Green Gifts Don’t Have to Suck

I’m starting to feel anxious already. The start of the holiday shopping season is upon us, with the stampedes of Black Friday coming up in just a few days, followed by the Internet shopping frenzy of Cyber Monday. I tend to put on my Grinch Face and hide at home during the holiday shopping season. I’ve never enjoyed the crowds and anxiety and Christmas jingles that get stuck in your head through the rest of the winter. And with the growing awareness of how our shopping habits impact the planet, I’ve noticed myself becoming just a little smug about my choice to opt out.

And that’s not fair.

Because there are ways to opt out of the madness and still enjoy the season. And gift giving can be a beautiful thing when you remove all the ulterior motives behind gift choices and concentrate on the happiness of all involved. With that in mind, here are my top ten guidelines for happily green gift giving.

1) Surprise is overrated. As a kid, I used to hunt for and secretly open all my presents before Christmas, careful to replace the tape and wrapping paper so as not to get caught. I wasn’t merely satisfying my curiosity, but I wanted to prepare my face ahead of time for that weird sweater from an aunt or pink gag wig from my dad. Once I’d said my polite thank you on Christmas day, those things would be headed for the back of the closet and eventually the landfill. Nowadays, I’d stand in line to exchange or find a way to donate or regift an unwanted present. But how much happier could we make each other if instead of giving what we think the person should have, we make an effort to give what they really want? The greenest gift is one the recipient will appreciate and actually use.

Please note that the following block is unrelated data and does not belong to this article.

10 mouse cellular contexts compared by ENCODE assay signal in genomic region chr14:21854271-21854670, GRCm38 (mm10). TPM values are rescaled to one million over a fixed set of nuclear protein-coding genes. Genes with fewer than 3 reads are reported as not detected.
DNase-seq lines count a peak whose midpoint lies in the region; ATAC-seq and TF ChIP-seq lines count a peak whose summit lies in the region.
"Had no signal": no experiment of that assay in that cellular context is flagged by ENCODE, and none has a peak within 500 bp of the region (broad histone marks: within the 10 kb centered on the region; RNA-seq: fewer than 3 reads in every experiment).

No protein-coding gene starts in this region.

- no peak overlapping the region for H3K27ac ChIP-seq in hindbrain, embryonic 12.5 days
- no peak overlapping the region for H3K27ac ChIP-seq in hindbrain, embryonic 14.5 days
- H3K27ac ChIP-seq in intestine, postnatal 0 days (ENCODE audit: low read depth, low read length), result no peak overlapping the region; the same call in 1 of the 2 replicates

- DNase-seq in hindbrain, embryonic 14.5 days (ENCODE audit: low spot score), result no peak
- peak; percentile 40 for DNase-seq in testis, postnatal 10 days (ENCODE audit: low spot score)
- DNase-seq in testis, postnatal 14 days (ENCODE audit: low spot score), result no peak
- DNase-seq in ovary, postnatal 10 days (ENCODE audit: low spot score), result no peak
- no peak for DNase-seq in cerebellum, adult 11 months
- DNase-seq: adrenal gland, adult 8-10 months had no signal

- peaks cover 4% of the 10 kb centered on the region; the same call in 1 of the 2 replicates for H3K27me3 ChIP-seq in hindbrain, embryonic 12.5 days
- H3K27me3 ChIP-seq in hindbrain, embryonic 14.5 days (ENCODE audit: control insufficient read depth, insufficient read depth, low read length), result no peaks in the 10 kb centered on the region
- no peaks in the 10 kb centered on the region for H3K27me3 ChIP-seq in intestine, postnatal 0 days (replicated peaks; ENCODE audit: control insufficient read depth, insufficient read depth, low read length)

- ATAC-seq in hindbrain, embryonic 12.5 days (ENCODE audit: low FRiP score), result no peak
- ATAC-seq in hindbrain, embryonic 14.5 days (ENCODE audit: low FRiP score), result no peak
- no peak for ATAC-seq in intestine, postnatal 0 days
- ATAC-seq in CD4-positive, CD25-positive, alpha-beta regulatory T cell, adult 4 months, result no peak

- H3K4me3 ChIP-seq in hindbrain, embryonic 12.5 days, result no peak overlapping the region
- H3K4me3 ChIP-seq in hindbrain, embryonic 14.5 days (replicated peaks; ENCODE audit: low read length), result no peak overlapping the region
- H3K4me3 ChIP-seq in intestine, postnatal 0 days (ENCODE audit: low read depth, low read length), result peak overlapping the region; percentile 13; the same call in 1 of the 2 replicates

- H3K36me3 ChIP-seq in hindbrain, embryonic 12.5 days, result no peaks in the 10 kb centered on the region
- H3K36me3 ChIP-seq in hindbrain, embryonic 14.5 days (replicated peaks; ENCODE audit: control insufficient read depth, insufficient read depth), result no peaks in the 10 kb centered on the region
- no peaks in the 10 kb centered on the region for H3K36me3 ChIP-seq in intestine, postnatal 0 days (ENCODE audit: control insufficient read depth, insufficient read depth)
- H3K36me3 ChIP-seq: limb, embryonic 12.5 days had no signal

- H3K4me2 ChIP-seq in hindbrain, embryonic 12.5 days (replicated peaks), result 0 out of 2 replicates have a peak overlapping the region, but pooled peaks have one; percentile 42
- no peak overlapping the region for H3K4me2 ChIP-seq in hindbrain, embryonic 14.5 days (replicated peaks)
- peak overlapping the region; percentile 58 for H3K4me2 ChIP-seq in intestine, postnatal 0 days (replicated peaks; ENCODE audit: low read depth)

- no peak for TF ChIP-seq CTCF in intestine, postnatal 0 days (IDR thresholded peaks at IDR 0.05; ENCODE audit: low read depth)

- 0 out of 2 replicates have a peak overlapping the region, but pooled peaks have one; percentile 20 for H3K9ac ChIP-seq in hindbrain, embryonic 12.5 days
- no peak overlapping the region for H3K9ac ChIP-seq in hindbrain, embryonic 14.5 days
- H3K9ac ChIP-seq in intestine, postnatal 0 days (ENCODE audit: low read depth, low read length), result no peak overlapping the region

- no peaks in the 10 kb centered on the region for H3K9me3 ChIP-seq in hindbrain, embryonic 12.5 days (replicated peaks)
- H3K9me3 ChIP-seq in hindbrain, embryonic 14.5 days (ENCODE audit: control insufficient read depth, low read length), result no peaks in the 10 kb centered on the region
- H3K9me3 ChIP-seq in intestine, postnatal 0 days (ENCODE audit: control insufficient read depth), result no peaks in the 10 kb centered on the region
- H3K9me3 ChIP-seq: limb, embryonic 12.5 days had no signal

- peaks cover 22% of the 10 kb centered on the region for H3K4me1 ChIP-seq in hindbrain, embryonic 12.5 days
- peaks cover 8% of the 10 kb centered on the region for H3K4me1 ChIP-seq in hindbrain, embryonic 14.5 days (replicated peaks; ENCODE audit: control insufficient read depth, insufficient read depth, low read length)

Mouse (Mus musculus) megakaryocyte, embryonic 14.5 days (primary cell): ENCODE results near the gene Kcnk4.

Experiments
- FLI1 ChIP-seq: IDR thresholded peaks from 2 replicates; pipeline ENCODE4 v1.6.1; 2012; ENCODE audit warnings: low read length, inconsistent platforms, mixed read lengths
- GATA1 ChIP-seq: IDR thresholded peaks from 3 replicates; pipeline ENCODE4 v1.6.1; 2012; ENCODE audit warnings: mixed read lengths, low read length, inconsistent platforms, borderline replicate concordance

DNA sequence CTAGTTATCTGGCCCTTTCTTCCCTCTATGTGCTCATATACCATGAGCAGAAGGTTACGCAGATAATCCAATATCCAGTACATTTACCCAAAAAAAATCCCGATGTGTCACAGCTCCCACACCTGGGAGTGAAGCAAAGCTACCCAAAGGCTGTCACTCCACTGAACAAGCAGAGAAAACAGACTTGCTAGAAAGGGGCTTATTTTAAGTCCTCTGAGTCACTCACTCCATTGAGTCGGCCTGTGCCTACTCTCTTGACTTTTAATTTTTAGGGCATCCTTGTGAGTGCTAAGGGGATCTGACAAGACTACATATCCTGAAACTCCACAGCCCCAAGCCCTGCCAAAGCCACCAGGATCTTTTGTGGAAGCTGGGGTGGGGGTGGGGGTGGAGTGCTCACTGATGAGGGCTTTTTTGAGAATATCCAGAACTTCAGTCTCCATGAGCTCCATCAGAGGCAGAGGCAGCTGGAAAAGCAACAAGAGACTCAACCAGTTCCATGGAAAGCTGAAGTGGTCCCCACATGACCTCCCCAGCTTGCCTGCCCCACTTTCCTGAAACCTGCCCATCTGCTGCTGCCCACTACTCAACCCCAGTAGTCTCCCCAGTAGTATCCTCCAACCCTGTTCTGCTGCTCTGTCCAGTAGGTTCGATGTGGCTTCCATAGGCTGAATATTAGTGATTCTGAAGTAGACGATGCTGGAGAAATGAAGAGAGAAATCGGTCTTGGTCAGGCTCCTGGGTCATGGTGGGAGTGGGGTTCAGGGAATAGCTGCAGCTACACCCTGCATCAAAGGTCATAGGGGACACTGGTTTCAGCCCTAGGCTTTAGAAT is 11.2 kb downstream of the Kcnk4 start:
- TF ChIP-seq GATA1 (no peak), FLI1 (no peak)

2) Leave the preaching to the preachers. There’s no better way to turn someone off of the green movement than using your holiday gift to send a message about how you think they should live. In her post, 10 Green Gifts That Suck, Lisa from Condo Blues bemoans “green” gifts like compact fluoroscent light bulbs and rechargeable batteries (unless, of course, the recipient has asked for those things) that have more to do with sending a message than making someone happy. A stainless steel water bottle in the back of the cupboard is a waste of materials and energy and isn’t doing anyone any good.

3) Value experiences over stuff. I love good food. I’d much rather have my friends chip in and give me a gift certificate to Chez Panisse than individual tchotchkes for my home. And I know people who would enjoy a membership at their favorite museum, movie passes or tickets to a show. These kinds of gifts require no packaging or shipping and leave nothing behind except for happy memories. Just don’t be like Larry David on the show Curb Your Enthusiasm who begrudged his friends the restaurant gift certificate he’d given after learning they used it to take another couple out to dinner. A gift is a gift, after all.